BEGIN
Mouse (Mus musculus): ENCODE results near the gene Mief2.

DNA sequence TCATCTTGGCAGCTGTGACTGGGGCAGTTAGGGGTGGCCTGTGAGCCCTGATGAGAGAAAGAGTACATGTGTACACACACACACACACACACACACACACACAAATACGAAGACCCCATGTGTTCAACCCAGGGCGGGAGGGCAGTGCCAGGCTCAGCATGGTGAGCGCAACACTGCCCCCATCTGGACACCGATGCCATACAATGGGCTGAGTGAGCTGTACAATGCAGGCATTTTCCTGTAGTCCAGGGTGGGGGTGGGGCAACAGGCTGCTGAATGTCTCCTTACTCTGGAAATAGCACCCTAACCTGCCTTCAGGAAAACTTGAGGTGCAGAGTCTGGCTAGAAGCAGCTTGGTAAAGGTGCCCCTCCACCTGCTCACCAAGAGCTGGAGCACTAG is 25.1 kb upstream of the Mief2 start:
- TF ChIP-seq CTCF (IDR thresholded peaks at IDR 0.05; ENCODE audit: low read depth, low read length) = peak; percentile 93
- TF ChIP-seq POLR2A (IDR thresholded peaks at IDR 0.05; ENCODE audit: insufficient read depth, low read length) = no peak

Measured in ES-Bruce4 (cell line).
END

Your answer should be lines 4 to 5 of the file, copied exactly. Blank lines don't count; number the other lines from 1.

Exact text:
- TF ChIP-seq POLR2A (IDR thresholded peaks at IDR 0.05; ENCODE audit: insufficient read depth, low read length) = no peak

Measured in ES-Bruce4 (cell line).